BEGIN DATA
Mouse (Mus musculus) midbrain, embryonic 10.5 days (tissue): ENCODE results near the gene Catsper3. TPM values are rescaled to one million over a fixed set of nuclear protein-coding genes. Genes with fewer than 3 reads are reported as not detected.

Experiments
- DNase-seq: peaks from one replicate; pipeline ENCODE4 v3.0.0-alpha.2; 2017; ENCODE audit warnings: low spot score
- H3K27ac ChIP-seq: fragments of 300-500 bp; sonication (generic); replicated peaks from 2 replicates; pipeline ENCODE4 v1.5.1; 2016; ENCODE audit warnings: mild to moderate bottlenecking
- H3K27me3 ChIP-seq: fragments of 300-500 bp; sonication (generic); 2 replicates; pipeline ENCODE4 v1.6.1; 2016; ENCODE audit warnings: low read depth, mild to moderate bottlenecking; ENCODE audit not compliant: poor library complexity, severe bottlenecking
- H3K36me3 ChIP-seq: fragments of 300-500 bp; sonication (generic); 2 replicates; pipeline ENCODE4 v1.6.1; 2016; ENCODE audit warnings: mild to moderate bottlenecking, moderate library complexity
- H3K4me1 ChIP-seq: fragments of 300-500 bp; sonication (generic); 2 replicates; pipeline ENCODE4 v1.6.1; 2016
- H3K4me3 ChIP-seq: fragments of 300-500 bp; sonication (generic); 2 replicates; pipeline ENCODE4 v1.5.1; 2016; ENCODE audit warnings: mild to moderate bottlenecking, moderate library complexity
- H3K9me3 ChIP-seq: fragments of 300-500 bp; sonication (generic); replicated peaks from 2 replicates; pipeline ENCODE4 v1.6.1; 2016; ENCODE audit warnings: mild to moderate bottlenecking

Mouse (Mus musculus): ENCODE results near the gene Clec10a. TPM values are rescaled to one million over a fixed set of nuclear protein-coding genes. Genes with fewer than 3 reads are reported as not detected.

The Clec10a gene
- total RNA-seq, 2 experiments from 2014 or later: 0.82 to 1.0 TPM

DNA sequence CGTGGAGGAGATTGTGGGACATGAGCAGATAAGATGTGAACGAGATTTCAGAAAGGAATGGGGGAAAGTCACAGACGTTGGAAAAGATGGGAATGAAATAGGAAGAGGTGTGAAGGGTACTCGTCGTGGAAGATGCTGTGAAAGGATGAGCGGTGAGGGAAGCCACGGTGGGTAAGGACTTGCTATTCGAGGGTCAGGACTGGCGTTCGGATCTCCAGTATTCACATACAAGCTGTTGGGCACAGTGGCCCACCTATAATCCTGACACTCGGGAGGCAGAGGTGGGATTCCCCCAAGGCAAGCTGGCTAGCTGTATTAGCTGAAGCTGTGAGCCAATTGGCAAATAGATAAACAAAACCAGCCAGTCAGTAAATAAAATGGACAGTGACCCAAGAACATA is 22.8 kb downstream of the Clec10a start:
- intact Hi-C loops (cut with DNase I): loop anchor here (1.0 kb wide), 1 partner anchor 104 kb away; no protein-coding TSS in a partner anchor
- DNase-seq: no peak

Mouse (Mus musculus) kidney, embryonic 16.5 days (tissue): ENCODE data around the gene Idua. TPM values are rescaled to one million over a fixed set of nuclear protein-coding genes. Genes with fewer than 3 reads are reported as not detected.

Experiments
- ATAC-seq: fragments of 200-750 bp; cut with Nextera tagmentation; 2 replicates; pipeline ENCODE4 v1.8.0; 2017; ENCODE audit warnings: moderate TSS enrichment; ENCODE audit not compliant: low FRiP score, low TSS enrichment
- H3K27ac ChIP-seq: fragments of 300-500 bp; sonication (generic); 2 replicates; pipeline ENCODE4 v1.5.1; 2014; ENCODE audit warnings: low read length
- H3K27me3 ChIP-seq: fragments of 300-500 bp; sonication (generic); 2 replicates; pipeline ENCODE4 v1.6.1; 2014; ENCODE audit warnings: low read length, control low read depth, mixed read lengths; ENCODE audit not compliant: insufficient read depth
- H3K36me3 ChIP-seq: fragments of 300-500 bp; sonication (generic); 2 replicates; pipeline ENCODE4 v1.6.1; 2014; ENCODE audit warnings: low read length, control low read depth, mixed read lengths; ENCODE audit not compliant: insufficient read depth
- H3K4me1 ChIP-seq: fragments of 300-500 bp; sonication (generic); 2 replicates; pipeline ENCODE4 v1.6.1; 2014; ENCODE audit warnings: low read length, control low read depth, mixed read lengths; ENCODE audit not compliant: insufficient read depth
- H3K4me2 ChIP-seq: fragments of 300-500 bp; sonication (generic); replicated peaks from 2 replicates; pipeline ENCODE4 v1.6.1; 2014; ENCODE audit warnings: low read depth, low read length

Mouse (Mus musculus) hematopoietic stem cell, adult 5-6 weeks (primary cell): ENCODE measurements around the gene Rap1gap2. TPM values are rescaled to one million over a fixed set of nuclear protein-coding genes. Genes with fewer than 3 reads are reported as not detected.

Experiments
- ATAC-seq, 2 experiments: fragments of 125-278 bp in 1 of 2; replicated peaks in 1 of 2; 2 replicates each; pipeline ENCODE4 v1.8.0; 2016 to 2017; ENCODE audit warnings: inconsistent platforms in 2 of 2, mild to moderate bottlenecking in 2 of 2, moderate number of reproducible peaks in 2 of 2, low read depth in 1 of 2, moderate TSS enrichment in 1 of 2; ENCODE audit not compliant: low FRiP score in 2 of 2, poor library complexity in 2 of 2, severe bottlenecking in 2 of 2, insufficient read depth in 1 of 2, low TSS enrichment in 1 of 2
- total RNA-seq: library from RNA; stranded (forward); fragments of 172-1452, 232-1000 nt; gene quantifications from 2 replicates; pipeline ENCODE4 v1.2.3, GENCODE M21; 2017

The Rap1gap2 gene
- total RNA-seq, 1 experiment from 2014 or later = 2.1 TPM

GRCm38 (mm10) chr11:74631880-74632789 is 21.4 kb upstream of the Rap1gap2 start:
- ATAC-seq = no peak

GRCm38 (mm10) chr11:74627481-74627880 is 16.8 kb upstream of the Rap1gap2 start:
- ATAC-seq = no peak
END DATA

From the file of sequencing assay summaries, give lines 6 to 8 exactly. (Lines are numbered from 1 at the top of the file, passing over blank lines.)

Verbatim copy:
- H3K36me3 ChIP-seq: fragments of 300-500 bp; sonication (generic); 2 replicates; pipeline ENCODE4 v1.6.1; 2016; ENCODE audit warnings: mild to moderate bottlenecking, moderate library complexity
- H3K4me1 ChIP-seq: fragments of 300-500 bp; sonication (generic); 2 replicates; pipeline ENCODE4 v1.6.1; 2016
- H3K4me3 ChIP-seq: fragments of 300-500 bp; sonication (generic); 2 replicates; pipeline ENCODE4 v1.5.1; 2016; ENCODE audit warnings: mild to moderate bottlenecking, moderate library complexity